Optimization in many dimensions: 1st order:gradient descent, stochastic gradient descent, mini-batch gradient descent. Momentum and Nesterov acceleration, ADAM. 2nd order methods: general strategies: choosing direction, doing line search or trust region. Newton, quasi-Newton, Gauss-Newton, conjugate gradient, Levenberg-Malmquardt method.

Reference: Nocedal & Wright, Optimization. NR 9,10,15.

Monte Carlo methods for integration and posteriors: Simple Monte Carlo. Random number generators: transform method, Box-Muller for gaussian, Cholesky for multivariate gaussians, rejection sampling. Importance sampling for posteriors and for integration. Markov Chain Monte Carlo: Metropolis and Metropolis-Hastings. Convergence tests: burn-in, Gelman-Rubin statistic and chain correlation length. Improving efficiency: proposal function, Gibbs sampler with conditional conjugate distributions. Simulated annealing and simulated tampering. Hamiltonian Monte Carlo. Other MCMC approaches.

References: NR, Press etal., Ch.7, Newman, Ch. 10, Gelman et al. Ch 10-12, MacKay Ch. 20-22

More advanced Bayesian analysis: probabilistic graphical models, hierarchical Bayesian models, model checking and evaluation, dealing with outliers

References: Gelman et al. Ch. 5, 6, 7, 17

Variational approximations: conditional and marginal approximations, expectation maximization and gaussian mixture model, variational inference and variational Bayes, expectation propagation

References: Gelman Ch 13, 22

Interpolation and extrapolation of data: polynomial, rational and spline interpolation, gaussian processes for regression and for classification

References: NR Ch. 5, Gelman Ch. 21

Fourier methods: Fast Fourier transforms (FFT), FFT convolutions, power spectrum and correlation function, Wiener filtering and missing data, matched filtering, wavelets

References: NR Ch. 12, 13

Ordinary and partial differential equations: Euler, Runge Kutta, Bulirsch-Stoer, stiff equation solvers, leap-frog and symplectic integrators, Partial differential equations: boundary value and initial value problems

References: NR Ch. 17, 18, 20

Classification and inference with machine learning: supervised and unsupervised learning, naive Bayes, Decision Tree-Based methods, Support Vector Machines, KNN, random forest, neural networks, deep networks, adversarial networks, automated differentiation: back and forward propagation, inference: logistic function, ReLU

References: NR Ch. 16


Other resources will be provided according to the needs.


We will use Python Jupyter hub environment. You are expected to use existing numerical analysis routines and not write your own. Most of these are already implemented in python libraries (scipy, numpy...).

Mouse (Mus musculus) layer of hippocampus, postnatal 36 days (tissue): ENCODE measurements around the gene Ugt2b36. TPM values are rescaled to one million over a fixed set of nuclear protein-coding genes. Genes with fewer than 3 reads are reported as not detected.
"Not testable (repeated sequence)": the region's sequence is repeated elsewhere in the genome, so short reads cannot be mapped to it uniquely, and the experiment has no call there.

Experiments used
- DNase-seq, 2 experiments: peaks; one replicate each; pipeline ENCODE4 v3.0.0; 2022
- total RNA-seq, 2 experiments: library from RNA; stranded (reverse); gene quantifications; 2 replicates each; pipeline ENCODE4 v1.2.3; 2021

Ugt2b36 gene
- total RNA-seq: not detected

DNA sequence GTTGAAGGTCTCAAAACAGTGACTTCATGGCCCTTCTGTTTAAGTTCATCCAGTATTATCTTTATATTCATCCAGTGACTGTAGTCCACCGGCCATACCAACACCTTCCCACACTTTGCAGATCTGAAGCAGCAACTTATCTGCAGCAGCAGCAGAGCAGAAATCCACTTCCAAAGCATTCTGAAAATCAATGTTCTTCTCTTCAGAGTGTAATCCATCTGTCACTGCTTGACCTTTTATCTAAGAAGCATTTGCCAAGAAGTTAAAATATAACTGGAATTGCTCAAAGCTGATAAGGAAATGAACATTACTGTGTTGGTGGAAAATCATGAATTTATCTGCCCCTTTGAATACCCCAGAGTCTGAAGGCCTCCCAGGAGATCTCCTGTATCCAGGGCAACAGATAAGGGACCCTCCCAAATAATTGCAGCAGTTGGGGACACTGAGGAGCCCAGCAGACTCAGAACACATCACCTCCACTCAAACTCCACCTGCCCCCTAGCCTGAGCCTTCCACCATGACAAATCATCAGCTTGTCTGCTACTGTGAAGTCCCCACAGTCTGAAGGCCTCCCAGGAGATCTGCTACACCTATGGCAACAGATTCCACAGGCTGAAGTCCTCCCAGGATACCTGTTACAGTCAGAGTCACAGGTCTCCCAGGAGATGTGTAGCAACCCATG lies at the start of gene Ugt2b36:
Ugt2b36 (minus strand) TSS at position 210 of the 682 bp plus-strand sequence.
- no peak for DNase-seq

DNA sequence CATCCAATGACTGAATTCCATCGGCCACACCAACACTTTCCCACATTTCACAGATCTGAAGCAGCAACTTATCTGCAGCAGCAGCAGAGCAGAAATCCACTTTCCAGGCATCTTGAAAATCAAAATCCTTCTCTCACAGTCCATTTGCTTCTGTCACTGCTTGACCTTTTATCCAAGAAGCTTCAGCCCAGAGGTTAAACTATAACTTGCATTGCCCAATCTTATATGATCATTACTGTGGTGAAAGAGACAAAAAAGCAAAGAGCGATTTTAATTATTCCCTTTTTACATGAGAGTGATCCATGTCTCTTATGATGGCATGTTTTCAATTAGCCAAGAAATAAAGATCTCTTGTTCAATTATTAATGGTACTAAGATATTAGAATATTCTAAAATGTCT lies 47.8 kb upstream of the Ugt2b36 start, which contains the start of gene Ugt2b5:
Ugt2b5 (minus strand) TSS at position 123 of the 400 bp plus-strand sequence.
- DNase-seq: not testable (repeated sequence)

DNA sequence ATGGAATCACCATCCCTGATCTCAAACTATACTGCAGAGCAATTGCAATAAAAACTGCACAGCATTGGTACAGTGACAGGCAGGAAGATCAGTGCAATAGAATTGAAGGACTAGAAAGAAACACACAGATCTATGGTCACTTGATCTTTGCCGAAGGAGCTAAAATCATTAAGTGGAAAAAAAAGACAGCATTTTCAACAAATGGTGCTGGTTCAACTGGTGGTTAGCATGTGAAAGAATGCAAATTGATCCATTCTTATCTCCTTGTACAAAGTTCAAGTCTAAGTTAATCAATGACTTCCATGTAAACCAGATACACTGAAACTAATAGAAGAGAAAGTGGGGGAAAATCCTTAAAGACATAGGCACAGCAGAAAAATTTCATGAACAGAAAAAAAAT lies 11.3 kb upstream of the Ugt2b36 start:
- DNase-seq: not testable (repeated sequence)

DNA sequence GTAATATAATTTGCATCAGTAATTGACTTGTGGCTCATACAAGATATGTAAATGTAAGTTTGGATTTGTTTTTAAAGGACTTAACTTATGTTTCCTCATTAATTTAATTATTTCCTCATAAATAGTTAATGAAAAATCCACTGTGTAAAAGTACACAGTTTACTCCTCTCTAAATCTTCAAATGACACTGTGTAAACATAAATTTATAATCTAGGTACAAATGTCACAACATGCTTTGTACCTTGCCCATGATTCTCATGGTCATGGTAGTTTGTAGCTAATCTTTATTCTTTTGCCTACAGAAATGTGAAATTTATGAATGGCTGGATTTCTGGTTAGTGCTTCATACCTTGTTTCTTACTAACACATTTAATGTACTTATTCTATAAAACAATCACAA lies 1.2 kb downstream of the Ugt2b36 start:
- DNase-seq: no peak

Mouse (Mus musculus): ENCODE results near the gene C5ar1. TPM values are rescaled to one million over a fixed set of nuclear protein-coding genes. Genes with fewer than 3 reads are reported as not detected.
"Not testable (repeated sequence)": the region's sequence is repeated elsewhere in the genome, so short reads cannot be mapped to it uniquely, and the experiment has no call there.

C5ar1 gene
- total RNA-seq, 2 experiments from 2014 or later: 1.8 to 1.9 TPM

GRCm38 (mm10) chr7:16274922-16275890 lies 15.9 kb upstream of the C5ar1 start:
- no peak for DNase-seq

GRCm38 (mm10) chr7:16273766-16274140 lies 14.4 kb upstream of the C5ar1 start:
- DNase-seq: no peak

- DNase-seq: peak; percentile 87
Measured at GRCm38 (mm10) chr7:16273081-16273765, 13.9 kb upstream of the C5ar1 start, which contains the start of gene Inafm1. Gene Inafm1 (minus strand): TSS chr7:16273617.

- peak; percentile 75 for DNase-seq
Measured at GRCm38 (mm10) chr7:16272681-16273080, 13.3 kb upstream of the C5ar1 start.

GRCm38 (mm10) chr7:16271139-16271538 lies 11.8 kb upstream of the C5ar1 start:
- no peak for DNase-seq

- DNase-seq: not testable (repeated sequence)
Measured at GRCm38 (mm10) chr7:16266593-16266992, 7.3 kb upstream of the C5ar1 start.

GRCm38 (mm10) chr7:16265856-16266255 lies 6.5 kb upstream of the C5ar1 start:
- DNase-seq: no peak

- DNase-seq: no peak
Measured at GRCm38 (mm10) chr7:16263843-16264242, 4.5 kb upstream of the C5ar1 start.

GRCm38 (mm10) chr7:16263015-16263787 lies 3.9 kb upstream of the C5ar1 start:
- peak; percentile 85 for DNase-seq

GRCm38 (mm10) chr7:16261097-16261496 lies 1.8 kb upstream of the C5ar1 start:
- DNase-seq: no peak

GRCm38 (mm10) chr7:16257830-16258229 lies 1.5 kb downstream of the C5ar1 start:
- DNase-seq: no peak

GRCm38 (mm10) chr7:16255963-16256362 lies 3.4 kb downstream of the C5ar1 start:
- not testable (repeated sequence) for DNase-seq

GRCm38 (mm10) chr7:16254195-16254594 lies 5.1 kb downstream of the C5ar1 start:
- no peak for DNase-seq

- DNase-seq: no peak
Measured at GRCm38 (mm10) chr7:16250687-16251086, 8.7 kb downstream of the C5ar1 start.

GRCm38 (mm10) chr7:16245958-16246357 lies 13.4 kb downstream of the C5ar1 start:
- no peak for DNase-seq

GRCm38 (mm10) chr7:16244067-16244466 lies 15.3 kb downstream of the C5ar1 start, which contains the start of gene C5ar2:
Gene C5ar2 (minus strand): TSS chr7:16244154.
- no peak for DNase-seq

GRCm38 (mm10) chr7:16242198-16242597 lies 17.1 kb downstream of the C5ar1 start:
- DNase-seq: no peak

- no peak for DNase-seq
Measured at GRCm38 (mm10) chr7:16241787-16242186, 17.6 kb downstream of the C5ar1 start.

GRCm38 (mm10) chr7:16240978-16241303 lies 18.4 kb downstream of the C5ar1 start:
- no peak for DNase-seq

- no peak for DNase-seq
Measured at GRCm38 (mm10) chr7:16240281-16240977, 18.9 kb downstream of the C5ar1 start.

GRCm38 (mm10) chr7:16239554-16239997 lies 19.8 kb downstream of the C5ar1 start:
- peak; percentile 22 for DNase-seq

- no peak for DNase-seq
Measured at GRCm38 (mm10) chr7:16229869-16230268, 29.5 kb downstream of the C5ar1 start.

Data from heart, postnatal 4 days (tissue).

Homeworks and Projects

Throughout the course, students will complete and electronically submit one homework assignment (code) per week. This code will be run on test cases to check if it produces appropriate results. Students are encouraged to discuss homeworks with other students, but should submit their own solutions. Homeworks will use the concepts developed in the lectures and apply to relatively simple problems.

Projects are larger assignments intended to teach you how to combine ideas from the course in interesting ways and apply them to real data. There are three projects during the semester. You are encouraged to complete projects in pairs; your partner should be another student in your section. Work together to ensure that both group members understand the complete program you create.

Homeworks and projects are to be submitted using Jupyter notebook in Python.

Sample projects:

1) Planck satellite data analysis: use measurement of Planck satellite power spectrum to determine cosmological parameters. First use linear algebra to solve the least square problem and find MAP/MLE best fit parameters. Next use optimization to solve for the same. Determine covariances of all parameters using Laplace approximation. Make predictions for future experiments with lower noise using Fisher matrix experiment design predictions. Use Planck published MCMC chains and analyze their burn-in phase, Gelman-Rubin statistics, and chain correlations. Plot their 1-d and 2-d distributions and compare them to MAP/Laplace approximation. Change one parameter and use importance sampling to produce new posteriors.

2) LIGO Nobel prize data analysis: use matched filtering methods and FFT to analyze first LIGO event and show it has detected gravitational waves.

3) Machine learning on galaxies: use SDSS galaxy flux photometric measurements and redshift measurements to train the ML algorithms for regression, determining the redshift. Use verification data to test the training algorithms. Try KNN, gaussian processes, linear and quadratic regression, support vector machines, neural networks, random forest... Next try classification: use galaxy zoo galaxy morphology (spirals ellipticals, irregulars...) training data and apply to SDSS. Use photometry first, then add image information and observe how the accuracy improves.